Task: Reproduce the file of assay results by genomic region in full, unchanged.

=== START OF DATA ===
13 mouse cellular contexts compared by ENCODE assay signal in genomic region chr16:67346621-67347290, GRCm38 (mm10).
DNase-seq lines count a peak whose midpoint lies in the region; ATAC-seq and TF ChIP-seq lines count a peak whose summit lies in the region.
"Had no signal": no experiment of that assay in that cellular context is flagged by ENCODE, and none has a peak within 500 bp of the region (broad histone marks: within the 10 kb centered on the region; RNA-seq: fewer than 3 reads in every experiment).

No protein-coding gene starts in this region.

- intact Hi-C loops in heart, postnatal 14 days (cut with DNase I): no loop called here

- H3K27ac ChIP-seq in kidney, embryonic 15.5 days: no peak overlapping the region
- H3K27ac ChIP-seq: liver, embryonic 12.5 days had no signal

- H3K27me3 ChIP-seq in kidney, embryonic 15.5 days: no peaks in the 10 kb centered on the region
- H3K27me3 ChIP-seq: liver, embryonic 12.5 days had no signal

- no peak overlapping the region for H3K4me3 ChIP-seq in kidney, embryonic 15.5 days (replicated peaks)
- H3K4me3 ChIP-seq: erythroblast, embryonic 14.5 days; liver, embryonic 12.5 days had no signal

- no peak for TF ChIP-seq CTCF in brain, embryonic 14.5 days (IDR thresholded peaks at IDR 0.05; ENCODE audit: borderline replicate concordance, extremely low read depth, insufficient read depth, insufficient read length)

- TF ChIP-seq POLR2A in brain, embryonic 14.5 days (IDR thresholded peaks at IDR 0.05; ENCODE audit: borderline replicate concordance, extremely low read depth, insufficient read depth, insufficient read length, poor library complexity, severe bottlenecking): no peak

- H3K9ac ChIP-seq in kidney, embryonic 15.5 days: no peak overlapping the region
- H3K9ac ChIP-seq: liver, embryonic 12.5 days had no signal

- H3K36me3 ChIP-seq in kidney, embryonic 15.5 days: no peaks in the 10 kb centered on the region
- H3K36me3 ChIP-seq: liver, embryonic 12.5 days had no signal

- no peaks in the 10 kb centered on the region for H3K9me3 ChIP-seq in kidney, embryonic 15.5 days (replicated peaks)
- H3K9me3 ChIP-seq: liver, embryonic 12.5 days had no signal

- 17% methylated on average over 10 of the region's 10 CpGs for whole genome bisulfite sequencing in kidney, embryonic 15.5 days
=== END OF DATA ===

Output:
13 mouse cellular contexts compared by ENCODE assay signal in genomic region chr16:67346621-67347290, GRCm38 (mm10).
DNase-seq lines count a peak whose midpoint lies in the region; ATAC-seq and TF ChIP-seq lines count a peak whose summit lies in the region.
"Had no signal": no experiment of that assay in that cellular context is flagged by ENCODE, and none has a peak within 500 bp of the region (broad histone marks: within the 10 kb centered on the region; RNA-seq: fewer than 3 reads in every experiment).

No protein-coding gene starts in this region.

- intact Hi-C loops in heart, postnatal 14 days (cut with DNase I): no loop called here

- H3K27ac ChIP-seq in kidney, embryonic 15.5 days: no peak overlapping the region
- H3K27ac ChIP-seq: liver, embryonic 12.5 days had no signal

- H3K27me3 ChIP-seq in kidney, embryonic 15.5 days: no peaks in the 10 kb centered on the region
- H3K27me3 ChIP-seq: liver, embryonic 12.5 days had no signal

- no peak overlapping the region for H3K4me3 ChIP-seq in kidney, embryonic 15.5 days (replicated peaks)
- H3K4me3 ChIP-seq: erythroblast, embryonic 14.5 days; liver, embryonic 12.5 days had no signal

- no peak for TF ChIP-seq CTCF in brain, embryonic 14.5 days (IDR thresholded peaks at IDR 0.05; ENCODE audit: borderline replicate concordance, extremely low read depth, insufficient read depth, insufficient read length)

- TF ChIP-seq POLR2A in brain, embryonic 14.5 days (IDR thresholded peaks at IDR 0.05; ENCODE audit: borderline replicate concordance, extremely low read depth, insufficient read depth, insufficient read length, poor library complexity, severe bottlenecking): no peak

- H3K9ac ChIP-seq in kidney, embryonic 15.5 days: no peak overlapping the region
- H3K9ac ChIP-seq: liver, embryonic 12.5 days had no signal

- H3K36me3 ChIP-seq in kidney, embryonic 15.5 days: no peaks in the 10 kb centered on the region
- H3K36me3 ChIP-seq: liver, embryonic 12.5 days had no signal

- no peaks in the 10 kb centered on the region for H3K9me3 ChIP-seq in kidney, embryonic 15.5 days (replicated peaks)
- H3K9me3 ChIP-seq: liver, embryonic 12.5 days had no signal

- 17% methylated on average over 10 of the region's 10 CpGs for whole genome bisulfite sequencing in kidney, embryonic 15.5 days